They observed for the first time the waves travelling back and forth from one side of the globe to the other up to five times ‘like a ricochet’.
The travel times of the waves suggest the presence of a distinct internal shell, separate from the outer layer of the inner core.
‘What differentiates two regions of the inner cores is a physical property known as anisotropy, not chemical compositions, or liquid or solid states,’ study author Thanh-Son Pham told MailOnline.
‘We think they are both solid and have similar chemical compositions.
‘The difference in the direction seismic wave travel slowest through the materials differentiates the two regions of the Earth’s inner core.’
Earth was discovered to have a solid inner core distinct from its liquid outer core in 1936, by the Danish seismologist Inge Lehmann.
It had been thought that Earth’s core was a single molten sphere, but Lehmann deduced the solid inner core by studying seismograms from earthquakes in New Zealand.
Scientists have already suggested there exists an innermost inner core with distinct physical properties relative to the rest of the inner core – although exactly what these properties are is more of a mystery.
Back in 2021, another team of researchers at ANU ‘confirmed’ the existence of the innermost inner core based on evidence from seismic waves.
They spotted changes to the structure of iron within the inner core that suggested a ‘boundary line’ about 404 miles (650km) from the centre of the Earth – in other words, a ball 807 miles in diameter right at the planet’s centre.
PKIKP is the phase travelling as a P-wave from the source through the mantle, outer core, inner core, outer core and mantle again in its path back to the surface
Earth’s ‘enigmatic’ inner core accounts for less than 1 per cent of the Earth’s volume but it is a ‘time capsule of our planet’s history’, the authors of this new study say.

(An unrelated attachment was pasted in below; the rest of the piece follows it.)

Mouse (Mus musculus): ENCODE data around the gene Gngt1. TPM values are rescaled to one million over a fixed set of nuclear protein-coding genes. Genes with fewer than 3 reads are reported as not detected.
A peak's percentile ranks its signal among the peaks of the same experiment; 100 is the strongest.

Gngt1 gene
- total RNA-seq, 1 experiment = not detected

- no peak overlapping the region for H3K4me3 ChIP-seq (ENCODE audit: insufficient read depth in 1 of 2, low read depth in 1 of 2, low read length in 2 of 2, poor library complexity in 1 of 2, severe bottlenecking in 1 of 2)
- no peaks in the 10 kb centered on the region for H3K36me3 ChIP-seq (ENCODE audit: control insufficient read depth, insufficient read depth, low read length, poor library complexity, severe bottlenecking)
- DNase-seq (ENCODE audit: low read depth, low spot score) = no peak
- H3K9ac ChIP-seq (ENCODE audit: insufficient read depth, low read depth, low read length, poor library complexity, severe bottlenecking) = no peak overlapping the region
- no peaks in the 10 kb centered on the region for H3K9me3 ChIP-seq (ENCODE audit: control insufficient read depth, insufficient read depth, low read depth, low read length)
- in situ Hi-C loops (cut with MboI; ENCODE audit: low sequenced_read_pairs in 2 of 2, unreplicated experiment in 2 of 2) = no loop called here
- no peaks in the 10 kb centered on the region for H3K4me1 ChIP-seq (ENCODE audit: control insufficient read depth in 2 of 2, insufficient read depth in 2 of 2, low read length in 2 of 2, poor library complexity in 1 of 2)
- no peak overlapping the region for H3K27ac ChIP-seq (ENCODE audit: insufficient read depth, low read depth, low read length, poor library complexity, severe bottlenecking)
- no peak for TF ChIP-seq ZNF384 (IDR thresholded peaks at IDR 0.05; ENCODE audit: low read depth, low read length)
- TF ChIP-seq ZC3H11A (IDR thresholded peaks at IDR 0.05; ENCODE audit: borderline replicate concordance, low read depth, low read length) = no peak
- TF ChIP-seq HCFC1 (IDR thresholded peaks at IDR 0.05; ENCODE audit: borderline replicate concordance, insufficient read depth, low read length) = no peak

Probing Earth’s centre is critical for understanding Earth’s formation and evolution in the distant past so more research will be required to determine more about the innermost inner core.
‘There are still significant unknowns related to the IMIC radius, the nature of the transition to the outer inner core, and its precise anisotropic properties, such as the strength and the fast and slow directions,’ the researchers say.
‘These topics keep inspiring further investigations.’
EARTH’S LIQUID IRON CORE CREATES THE MAGNETIC FIELD
Our planet’s magnetic field is believed to be generated deep down in the Earth’s core.
Nobody has ever journeyed to the centre of the Earth, but by studying shockwaves from earthquakes, physicists have been able to work out its likely structure.
At the heart of the Earth is a solid inner core, two thirds of the size of the moon, made mainly of iron.
At 5,700°C, this iron is as hot as the Sun’s surface, but the crushing pressure caused by gravity prevents it from becoming liquid.
Surrounding this is the outer core there is a 1,242 mile (2,000 km) thick layer of iron, nickel, and small quantities of other metals.
The metal here is fluid, because of the lower pressure than the inner core.
Differences in temperature, pressure and composition in the outer core cause convection currents in the molten metal as cool, dense matter sinks and warm matter rises.
The ‘Coriolis’ force, caused by the Earth’s spin, also causes swirling whirlpools.
This flow of liquid iron generates electric currents, which in turn create magnetic fields.
Charged metals passing through these fields go on to create electric currents of their own, and so the cycle continues.
This self-sustaining loop is known as the geodynamo.
The spiralling caused by the Coriolis force means the separate magnetic fields are roughly aligned in the same direction, their combined effect adding up to produce one vast magnetic field engulfing the planet.